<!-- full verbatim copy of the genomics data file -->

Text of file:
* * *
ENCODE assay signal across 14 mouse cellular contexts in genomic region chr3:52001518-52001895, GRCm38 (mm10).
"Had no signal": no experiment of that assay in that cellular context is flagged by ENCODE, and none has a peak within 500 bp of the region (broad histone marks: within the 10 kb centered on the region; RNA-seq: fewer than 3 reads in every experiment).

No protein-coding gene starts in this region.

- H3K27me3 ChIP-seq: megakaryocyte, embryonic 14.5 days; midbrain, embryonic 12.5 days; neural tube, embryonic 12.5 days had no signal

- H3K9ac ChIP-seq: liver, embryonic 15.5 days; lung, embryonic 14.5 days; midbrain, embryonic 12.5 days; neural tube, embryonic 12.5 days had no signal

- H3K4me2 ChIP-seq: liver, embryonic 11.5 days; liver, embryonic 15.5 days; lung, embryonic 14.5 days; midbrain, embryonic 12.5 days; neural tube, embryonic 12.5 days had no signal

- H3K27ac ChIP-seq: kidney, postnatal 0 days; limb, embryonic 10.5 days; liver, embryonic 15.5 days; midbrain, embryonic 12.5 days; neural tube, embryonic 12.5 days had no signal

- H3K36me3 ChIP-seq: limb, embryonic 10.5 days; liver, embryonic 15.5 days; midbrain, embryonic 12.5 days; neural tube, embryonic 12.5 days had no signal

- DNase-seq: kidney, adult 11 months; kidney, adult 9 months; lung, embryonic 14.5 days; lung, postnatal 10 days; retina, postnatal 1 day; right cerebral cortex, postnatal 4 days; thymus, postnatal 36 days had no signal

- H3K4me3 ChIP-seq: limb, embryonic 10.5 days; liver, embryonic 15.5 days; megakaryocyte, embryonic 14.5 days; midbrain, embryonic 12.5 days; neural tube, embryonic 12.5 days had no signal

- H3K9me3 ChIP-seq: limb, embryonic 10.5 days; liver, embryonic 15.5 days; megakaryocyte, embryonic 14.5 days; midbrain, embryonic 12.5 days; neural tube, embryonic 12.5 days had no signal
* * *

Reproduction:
ENCODE assay signal across 14 mouse cellular contexts in genomic region chr3:52001518-52001895, GRCm38 (mm10).
"Had no signal": no experiment of that assay in that cellular context is flagged by ENCODE, and none has a peak within 500 bp of the region (broad histone marks: within the 10 kb centered on the region; RNA-seq: fewer than 3 reads in every experiment).

No protein-coding gene starts in this region.

- H3K27me3 ChIP-seq: megakaryocyte, embryonic 14.5 days; midbrain, embryonic 12.5 days; neural tube, embryonic 12.5 days had no signal

- H3K9ac ChIP-seq: liver, embryonic 15.5 days; lung, embryonic 14.5 days; midbrain, embryonic 12.5 days; neural tube, embryonic 12.5 days had no signal

- H3K4me2 ChIP-seq: liver, embryonic 11.5 days; liver, embryonic 15.5 days; lung, embryonic 14.5 days; midbrain, embryonic 12.5 days; neural tube, embryonic 12.5 days had no signal

- H3K27ac ChIP-seq: kidney, postnatal 0 days; limb, embryonic 10.5 days; liver, embryonic 15.5 days; midbrain, embryonic 12.5 days; neural tube, embryonic 12.5 days had no signal

- H3K36me3 ChIP-seq: limb, embryonic 10.5 days; liver, embryonic 15.5 days; midbrain, embryonic 12.5 days; neural tube, embryonic 12.5 days had no signal

- DNase-seq: kidney, adult 11 months; kidney, adult 9 months; lung, embryonic 14.5 days; lung, postnatal 10 days; retina, postnatal 1 day; right cerebral cortex, postnatal 4 days; thymus, postnatal 36 days had no signal

- H3K4me3 ChIP-seq: limb, embryonic 10.5 days; liver, embryonic 15.5 days; megakaryocyte, embryonic 14.5 days; midbrain, embryonic 12.5 days; neural tube, embryonic 12.5 days had no signal

- H3K9me3 ChIP-seq: limb, embryonic 10.5 days; liver, embryonic 15.5 days; megakaryocyte, embryonic 14.5 days; midbrain, embryonic 12.5 days; neural tube, embryonic 12.5 days had no signal